After 28 years of development, European regulators have given the green light to the world’s first malaria vaccine. The disease killed an estimated 584,000 people in 2013, most of them in sub-Saharan Africa.
A new laboratory technique enables biologists to "edit" the genetic makeup of entire species for purposes ranging from the benevolent to the nefarious, with the "potential to cause ecological mayhem," Antonio Regalado reports in MIT Technology Review.
With many higher regions warming due to climate change it's likely that mosquitoes carrying malaria will enlarge their territories.
"Militias in the Central African Republic are slitting children's throats, razing villages and throwing young men to the crocodiles" as malaria and AIDS wreak parallel horrors, The Guardian reported Friday.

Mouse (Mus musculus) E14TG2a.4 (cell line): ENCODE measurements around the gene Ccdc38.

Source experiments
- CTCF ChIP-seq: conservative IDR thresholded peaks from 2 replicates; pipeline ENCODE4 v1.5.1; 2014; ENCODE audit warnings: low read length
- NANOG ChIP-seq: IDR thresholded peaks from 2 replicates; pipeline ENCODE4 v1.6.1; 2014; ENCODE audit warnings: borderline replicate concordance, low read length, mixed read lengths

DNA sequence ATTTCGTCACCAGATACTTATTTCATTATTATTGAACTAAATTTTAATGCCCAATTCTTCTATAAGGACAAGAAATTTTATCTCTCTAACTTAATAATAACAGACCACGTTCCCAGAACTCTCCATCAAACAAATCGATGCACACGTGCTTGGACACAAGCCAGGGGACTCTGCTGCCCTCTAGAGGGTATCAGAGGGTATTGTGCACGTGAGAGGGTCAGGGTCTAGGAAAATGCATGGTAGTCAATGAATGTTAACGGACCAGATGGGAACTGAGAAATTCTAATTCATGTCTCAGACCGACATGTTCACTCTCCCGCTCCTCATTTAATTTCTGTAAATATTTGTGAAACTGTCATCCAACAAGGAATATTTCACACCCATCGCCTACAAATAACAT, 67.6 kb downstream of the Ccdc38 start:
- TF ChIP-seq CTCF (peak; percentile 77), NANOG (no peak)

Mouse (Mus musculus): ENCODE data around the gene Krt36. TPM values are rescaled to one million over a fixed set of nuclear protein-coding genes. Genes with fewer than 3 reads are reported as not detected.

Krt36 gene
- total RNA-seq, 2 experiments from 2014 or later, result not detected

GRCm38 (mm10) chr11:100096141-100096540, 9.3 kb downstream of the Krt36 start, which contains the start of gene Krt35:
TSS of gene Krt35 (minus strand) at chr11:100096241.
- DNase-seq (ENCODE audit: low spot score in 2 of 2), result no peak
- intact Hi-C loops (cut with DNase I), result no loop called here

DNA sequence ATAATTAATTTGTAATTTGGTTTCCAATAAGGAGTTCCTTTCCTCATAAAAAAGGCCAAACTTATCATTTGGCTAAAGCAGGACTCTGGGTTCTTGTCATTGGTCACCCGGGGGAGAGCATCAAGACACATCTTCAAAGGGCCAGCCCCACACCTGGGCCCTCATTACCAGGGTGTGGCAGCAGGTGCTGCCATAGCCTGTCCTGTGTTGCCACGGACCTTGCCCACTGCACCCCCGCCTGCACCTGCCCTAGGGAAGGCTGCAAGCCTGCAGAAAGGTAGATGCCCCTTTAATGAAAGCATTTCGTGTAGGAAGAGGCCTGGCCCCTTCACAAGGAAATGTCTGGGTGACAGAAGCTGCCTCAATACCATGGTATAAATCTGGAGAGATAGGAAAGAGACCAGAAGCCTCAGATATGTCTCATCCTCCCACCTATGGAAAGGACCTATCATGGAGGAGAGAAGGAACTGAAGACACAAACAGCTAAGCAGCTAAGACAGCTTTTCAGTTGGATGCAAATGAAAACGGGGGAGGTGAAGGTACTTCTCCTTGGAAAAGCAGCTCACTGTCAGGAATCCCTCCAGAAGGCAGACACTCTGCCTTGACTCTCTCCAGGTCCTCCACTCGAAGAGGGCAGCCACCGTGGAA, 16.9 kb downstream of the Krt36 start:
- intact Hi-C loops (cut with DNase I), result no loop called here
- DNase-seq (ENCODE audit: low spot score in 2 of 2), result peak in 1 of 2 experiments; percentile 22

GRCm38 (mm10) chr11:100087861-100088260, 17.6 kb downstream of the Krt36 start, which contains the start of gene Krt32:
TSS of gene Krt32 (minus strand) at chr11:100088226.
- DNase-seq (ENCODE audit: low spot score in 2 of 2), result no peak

Savvy Truthdig readers (as if there were any other kind) already know that the drug business is highly political here in the States, but the story of the Chinese malaria remedy artemisinin takes it up several notches on the international stage with a saga spanning several decades. Oh, and Chairman Mao is also involved.
A new vaccine trial is underway in Africa in an attempt to control malaria, a disease that not only kills 1 million people every year, but also makes 300 million seriously sick. If the trial results come back positive, a worldwide vaccine could be available as soon as 2012.
For only $5 a month, you too can undermine a developing country's health infrastructure. Since 1990, foreign funding for "development assistance" has quadrupled, offering medical resources to the poor but also luring local health care workers away from government hospitals and toward more lucrative private companies.